Back in the fall of 2011 I wrote about a new web annotation tool called hypothes.is. At that time it was just a Kickstarter project that I recommended everyone support.
But since then it was successfully funded to the tune of $100,000, it has received additional funding and support from major foundations, and the software has been successfully completed. The tool launched this past October 27! It can now be used in most desktop browsers – it has plugins for Chrome and Firefox and a bookmarklet for Internet Explorer, Safari and Opera. I highly recommend it to all skeptics.
So what is web annotation? It’s very simple – it’s a way of attaching comments, criticism and so on directly to original content on the web. Unlike conventional comment threads, which are often a distant scroll away from the text to which they refer, annotations appear right next to the original. And since annotations reside in hypothes.is, they are not subject to the censorious whims of the owner of the original content.
As you can imagine, this could be a boon for skepticism, as it allows skeptics to directly respond to claims exactly where they are made. Anyone who has the hypothes.is plugin installed would be able to see the original content and the skeptical commentary too. That solves the crucial problem (also solved by other tools such as RBUTR) of how to lead readers from the misinformation to the correction.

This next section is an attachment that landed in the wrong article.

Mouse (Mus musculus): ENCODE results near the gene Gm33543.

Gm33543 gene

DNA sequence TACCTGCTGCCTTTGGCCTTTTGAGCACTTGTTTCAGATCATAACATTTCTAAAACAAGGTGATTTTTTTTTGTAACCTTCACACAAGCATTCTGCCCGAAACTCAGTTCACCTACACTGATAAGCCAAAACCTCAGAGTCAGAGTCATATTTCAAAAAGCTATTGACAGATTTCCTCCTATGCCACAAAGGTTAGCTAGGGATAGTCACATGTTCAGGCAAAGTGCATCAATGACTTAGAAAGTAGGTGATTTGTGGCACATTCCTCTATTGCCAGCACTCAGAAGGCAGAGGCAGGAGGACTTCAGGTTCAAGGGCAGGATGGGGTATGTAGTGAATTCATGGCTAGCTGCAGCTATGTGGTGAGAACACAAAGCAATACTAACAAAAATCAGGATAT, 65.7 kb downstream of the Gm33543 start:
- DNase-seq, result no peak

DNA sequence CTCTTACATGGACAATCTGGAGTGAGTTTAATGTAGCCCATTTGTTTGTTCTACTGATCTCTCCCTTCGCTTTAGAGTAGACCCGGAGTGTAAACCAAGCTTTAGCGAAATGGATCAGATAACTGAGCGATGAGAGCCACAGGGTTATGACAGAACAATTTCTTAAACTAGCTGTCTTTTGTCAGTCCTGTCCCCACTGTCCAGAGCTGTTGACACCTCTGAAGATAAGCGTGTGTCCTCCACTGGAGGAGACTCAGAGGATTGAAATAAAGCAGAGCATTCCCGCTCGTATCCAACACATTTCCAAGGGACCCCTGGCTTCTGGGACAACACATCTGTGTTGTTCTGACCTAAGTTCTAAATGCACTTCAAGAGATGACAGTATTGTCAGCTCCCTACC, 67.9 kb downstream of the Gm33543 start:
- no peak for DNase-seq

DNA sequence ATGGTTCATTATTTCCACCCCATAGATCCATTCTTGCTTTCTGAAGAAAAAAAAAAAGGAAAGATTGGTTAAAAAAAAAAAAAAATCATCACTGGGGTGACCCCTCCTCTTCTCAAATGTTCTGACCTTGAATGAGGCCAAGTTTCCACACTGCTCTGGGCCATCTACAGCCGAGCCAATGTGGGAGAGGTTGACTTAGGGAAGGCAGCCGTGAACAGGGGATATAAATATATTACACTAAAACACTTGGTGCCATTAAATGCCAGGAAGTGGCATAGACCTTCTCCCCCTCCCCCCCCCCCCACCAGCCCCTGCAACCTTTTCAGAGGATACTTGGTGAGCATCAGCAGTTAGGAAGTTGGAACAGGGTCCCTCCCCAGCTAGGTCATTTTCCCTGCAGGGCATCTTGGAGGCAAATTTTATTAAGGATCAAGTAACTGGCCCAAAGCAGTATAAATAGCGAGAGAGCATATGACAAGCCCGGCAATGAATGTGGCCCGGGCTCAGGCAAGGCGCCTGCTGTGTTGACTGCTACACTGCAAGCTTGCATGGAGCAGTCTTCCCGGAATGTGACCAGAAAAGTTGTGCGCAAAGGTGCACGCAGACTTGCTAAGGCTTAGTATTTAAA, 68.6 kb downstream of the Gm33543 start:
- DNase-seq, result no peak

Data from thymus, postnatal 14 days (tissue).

But of course, there’s the additional problem of deploying skeptics to create good annotations on content that needs it. There’s an opportunity here for curation projects along the lines of the Guerrilla Skeptics on Wikipedia. GSoW has set its sights on improving content on Wikipedia, and targeted particular articles for improvement. Similar groups of skeptics could take on the task of creating web annotations pointing out misinformation online. To be effective, such groups should definitely plan to target their efforts, perhaps by topic area.
Well, for one specific topic – climate change – someone’s already formed such a group.